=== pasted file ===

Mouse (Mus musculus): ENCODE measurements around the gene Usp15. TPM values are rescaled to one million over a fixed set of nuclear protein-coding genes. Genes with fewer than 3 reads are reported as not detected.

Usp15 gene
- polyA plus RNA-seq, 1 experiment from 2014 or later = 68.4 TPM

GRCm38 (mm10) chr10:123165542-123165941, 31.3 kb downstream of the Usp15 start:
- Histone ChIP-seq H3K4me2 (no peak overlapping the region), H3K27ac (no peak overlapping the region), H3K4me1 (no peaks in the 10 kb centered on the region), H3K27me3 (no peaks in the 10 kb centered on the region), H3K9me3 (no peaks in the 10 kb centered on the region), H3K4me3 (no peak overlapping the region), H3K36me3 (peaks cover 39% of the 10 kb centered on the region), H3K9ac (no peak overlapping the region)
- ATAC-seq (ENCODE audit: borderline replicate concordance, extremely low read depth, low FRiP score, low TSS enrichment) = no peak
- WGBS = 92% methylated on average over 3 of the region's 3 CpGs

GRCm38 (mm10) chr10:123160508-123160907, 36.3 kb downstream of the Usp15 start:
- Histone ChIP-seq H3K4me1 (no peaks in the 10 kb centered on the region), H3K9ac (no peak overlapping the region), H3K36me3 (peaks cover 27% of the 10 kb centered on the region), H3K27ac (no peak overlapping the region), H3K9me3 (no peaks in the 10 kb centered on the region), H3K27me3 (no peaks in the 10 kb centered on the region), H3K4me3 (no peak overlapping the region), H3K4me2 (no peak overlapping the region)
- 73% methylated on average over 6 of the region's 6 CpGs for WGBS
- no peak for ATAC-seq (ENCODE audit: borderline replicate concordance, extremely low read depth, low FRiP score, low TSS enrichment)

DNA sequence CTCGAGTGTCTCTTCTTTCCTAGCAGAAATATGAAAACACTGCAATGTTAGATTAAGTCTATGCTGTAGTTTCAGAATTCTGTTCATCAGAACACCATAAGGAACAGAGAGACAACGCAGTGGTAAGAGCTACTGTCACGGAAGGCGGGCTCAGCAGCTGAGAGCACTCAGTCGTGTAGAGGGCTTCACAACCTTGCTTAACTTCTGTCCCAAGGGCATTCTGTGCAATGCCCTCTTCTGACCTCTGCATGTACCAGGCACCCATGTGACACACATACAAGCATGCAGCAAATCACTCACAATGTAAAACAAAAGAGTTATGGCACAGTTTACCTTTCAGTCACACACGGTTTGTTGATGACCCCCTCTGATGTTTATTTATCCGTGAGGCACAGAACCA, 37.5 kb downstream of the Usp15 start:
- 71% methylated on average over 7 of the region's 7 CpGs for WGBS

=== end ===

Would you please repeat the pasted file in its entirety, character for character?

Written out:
Mouse (Mus musculus): ENCODE measurements around the gene Usp15. TPM values are rescaled to one million over a fixed set of nuclear protein-coding genes. Genes with fewer than 3 reads are reported as not detected.

Usp15 gene
- polyA plus RNA-seq, 1 experiment from 2014 or later = 68.4 TPM

GRCm38 (mm10) chr10:123165542-123165941, 31.3 kb downstream of the Usp15 start:
- Histone ChIP-seq H3K4me2 (no peak overlapping the region), H3K27ac (no peak overlapping the region), H3K4me1 (no peaks in the 10 kb centered on the region), H3K27me3 (no peaks in the 10 kb centered on the region), H3K9me3 (no peaks in the 10 kb centered on the region), H3K4me3 (no peak overlapping the region), H3K36me3 (peaks cover 39% of the 10 kb centered on the region), H3K9ac (no peak overlapping the region)
- ATAC-seq (ENCODE audit: borderline replicate concordance, extremely low read depth, low FRiP score, low TSS enrichment) = no peak
- WGBS = 92% methylated on average over 3 of the region's 3 CpGs

GRCm38 (mm10) chr10:123160508-123160907, 36.3 kb downstream of the Usp15 start:
- Histone ChIP-seq H3K4me1 (no peaks in the 10 kb centered on the region), H3K9ac (no peak overlapping the region), H3K36me3 (peaks cover 27% of the 10 kb centered on the region), H3K27ac (no peak overlapping the region), H3K9me3 (no peaks in the 10 kb centered on the region), H3K27me3 (no peaks in the 10 kb centered on the region), H3K4me3 (no peak overlapping the region), H3K4me2 (no peak overlapping the region)
- 73% methylated on average over 6 of the region's 6 CpGs for WGBS
- no peak for ATAC-seq (ENCODE audit: borderline replicate concordance, extremely low read depth, low FRiP score, low TSS enrichment)

DNA sequence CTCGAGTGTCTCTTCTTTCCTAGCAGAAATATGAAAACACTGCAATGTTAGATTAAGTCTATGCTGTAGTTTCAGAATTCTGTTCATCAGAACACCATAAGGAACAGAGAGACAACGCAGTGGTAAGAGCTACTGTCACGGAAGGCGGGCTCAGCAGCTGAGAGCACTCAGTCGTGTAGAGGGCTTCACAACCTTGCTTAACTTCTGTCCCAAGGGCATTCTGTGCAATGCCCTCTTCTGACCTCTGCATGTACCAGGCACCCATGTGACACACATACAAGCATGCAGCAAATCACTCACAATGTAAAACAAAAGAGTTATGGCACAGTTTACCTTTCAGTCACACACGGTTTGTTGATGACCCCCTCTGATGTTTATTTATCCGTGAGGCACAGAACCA, 37.5 kb downstream of the Usp15 start:
- 71% methylated on average over 7 of the region's 7 CpGs for WGBS